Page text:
To compile a modern dictionary that catalogues the words in currency, and to study linguistic patterns in the contemporary language, it is necessary to have a corpus of authentic texts that reflect current usage of the language. Although there are numerous Arabic corpora, none claims to be representative of the language in terms of the combination of geographical region, genre, subject matter, mode, and medium. This paper describes a 100-million-word corpus that takes the British National Corpus (BNC) as a model. The aim of the corpus is to be balanced, annotated, comprehensive, and representative of contemporary Arabic as written and spoken in Arab countries today. It will be different from most others in not being heavily-dominated by the news or in mixing the classical with the modern. In this paper is an outline of the methodology adopted for the design, construction, and annotation of this corpus. DIWAN (Alshargi and Rambow, 2015) was used to annotate a one-million-word snapshot of the corpus. DIWAN is a dialectal word annotation tool, but we upgraded it by adding a new tag-set that is based on traditional Arabic grammar and by adding the roots and morphological patterns of nouns and verbs. Moreover, the corpus we constructed covers the major spoken varieties of Arabic.

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Mazajak : An Online Arabic Sentiment AnalyserMazajak: An Online Arabic Sentiment Analyser
Ibrahim Abu Farha | Walid Magdy

Sentiment analysis (SA) is one of the most useful natural language processing applications. Literature is flooding with many papers and systems addressing this task, but most of the work is focused on English. In this paper, we present Mazajak, an online system for Arabic SA. The system is based on a deep learning model, which achieves state-of-the-art results on many Arabic dialect datasets including SemEval 2017 and ASTD. The availability of such system should assist various applications and research that rely on sentiment analysis as a tool.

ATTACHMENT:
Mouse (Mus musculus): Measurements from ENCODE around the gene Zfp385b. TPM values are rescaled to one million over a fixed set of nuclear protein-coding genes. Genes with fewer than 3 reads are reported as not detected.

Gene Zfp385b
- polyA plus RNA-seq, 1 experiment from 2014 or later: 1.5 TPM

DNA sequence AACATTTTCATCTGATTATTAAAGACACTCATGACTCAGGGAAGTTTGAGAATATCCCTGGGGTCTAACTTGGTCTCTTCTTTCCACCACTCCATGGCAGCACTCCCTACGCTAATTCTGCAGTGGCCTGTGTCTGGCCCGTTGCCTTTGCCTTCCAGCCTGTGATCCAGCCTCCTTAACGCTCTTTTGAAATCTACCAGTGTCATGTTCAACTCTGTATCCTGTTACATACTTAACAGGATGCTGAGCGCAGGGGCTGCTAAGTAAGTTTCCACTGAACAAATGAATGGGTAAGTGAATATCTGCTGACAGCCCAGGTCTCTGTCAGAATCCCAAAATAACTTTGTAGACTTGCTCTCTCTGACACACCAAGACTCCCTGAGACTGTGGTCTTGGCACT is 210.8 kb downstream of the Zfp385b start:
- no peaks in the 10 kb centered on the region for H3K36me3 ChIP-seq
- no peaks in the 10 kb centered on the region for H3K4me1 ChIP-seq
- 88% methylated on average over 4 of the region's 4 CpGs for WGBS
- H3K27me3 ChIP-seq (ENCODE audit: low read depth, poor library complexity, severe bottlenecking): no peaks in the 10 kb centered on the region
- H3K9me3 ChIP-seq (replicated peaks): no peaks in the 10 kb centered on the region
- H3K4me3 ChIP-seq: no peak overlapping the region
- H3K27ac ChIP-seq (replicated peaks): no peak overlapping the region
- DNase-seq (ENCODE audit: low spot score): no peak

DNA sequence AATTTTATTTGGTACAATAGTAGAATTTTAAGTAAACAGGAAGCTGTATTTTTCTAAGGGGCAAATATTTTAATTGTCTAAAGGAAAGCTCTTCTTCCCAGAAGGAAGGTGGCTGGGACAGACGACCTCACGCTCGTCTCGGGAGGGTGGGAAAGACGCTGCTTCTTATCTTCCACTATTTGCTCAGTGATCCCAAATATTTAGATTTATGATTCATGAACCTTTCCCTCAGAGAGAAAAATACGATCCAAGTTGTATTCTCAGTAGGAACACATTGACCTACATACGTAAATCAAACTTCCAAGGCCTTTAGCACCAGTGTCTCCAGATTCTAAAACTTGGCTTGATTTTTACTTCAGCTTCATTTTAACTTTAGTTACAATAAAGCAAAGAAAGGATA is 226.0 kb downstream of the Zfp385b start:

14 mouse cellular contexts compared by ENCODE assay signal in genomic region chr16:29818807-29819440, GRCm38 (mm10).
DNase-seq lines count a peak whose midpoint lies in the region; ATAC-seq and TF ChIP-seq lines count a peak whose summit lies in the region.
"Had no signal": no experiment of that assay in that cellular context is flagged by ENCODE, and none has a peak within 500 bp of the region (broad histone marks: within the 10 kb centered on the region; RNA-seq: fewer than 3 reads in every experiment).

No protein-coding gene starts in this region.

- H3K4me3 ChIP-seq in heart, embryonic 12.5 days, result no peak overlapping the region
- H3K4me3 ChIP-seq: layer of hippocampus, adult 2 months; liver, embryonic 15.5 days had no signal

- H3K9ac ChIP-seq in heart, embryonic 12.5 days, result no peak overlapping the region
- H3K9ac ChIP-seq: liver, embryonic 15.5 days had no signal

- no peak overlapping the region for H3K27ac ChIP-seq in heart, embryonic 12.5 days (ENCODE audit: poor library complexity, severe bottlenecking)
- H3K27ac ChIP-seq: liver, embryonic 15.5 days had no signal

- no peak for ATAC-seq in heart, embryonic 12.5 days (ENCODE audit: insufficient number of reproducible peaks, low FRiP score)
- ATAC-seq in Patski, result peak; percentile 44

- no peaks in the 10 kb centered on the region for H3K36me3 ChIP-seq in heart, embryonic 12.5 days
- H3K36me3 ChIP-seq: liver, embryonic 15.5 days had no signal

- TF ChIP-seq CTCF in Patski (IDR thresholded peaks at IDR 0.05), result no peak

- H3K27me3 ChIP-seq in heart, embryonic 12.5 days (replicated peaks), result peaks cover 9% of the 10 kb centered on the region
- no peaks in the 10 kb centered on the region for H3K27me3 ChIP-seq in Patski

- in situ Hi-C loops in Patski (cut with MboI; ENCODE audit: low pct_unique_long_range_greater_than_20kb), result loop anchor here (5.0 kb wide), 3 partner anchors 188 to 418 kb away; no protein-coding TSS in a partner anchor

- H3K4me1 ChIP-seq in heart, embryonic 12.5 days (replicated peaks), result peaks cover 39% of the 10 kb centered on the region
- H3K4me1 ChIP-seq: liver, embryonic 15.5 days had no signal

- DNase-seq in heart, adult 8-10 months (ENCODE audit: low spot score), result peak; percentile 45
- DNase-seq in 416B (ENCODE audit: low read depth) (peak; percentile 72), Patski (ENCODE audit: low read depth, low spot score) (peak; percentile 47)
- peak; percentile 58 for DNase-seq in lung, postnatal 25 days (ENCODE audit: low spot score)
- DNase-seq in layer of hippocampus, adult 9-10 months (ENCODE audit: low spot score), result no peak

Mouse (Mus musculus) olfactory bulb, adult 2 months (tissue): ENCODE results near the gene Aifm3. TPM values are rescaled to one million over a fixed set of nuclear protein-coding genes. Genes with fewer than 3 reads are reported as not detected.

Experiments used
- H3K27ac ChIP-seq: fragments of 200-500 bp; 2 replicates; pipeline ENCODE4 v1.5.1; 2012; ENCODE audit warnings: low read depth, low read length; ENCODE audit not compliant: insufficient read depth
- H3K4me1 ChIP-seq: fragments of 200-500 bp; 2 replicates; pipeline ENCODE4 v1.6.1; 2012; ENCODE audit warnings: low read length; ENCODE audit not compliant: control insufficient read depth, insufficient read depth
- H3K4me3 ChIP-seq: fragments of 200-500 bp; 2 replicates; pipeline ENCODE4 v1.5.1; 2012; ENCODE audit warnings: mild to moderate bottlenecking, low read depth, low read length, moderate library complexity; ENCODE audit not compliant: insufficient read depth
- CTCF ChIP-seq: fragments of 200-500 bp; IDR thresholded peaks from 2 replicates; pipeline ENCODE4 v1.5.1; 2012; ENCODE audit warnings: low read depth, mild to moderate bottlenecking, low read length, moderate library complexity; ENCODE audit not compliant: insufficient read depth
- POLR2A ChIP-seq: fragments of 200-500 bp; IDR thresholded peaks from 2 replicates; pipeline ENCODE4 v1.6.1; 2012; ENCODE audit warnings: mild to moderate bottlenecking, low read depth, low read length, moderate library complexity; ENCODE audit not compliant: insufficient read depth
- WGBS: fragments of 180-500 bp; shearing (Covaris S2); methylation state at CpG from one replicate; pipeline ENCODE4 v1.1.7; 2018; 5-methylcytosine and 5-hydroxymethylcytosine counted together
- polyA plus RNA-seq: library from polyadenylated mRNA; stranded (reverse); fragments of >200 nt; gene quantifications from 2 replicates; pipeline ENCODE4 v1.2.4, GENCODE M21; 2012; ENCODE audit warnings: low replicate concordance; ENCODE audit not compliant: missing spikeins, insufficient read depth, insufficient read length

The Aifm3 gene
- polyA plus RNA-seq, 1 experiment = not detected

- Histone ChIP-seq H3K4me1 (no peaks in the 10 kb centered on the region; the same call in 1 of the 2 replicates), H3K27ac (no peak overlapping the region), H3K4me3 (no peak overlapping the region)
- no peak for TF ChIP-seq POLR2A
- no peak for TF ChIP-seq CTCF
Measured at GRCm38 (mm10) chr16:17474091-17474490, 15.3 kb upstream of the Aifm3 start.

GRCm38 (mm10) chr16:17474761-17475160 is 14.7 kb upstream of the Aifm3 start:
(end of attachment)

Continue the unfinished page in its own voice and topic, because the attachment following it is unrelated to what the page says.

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The MADAR Shared Task on Arabic Fine-Grained Dialect IdentificationMADAR Shared Task on Arabic Fine-Grained Dialect Identification
Houda Bouamor | Sabit Hassan | Nizar Habash

In this paper, we present the results and findings of the MADAR Shared Task on Arabic Fine-Grained Dialect Identification. This shared task was organized as part of The Fourth Arabic Natural Language Processing Workshop, collocated with ACL 2019. The shared task includes two subtasks : the MADAR Travel Domain Dialect Identification subtask (Subtask 1) and the MADAR Twitter User Dialect Identification subtask (Subtask 2). This shared task is the first to target a large set of dialect labels at the city and country levels. The data for the shared task was created or collected under the Multi-Arabic Dialect Applications and Resources (MADAR) project. A total of 21 teams from 15 countries participated in the shared task.

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ZCU-NLP at MADAR 2019 : Recognizing Arabic DialectsZCU-NLP at MADAR 2019: Recognizing Arabic Dialects
Pavel Přibáň | Stephen Taylor

In this paper, we present our systems for the MADAR Shared Task : Arabic Fine-Grained Dialect Identification. The shared task consists of two subtasks. The goal of Subtask 1 (S-1) is to detect an Arabic city dialect in a given text and the goal of Subtask2 (S-2) is to predict the country of origin of a Twitter user by using tweets posted by the user. In S-1, our proposed systems are based on language modelling. We use language models to extract features that are later used as an input for other machine learning algorithms. We also experiment with recurrent neural networks (RNN), but these experiments showed that simpler machine learning algorithms are more successful. Our system achieves 0.658 macro F1-score and our rank is 6th out of 19 teams in S-1 and 7th in S-2 with 0.475 macro F1-score.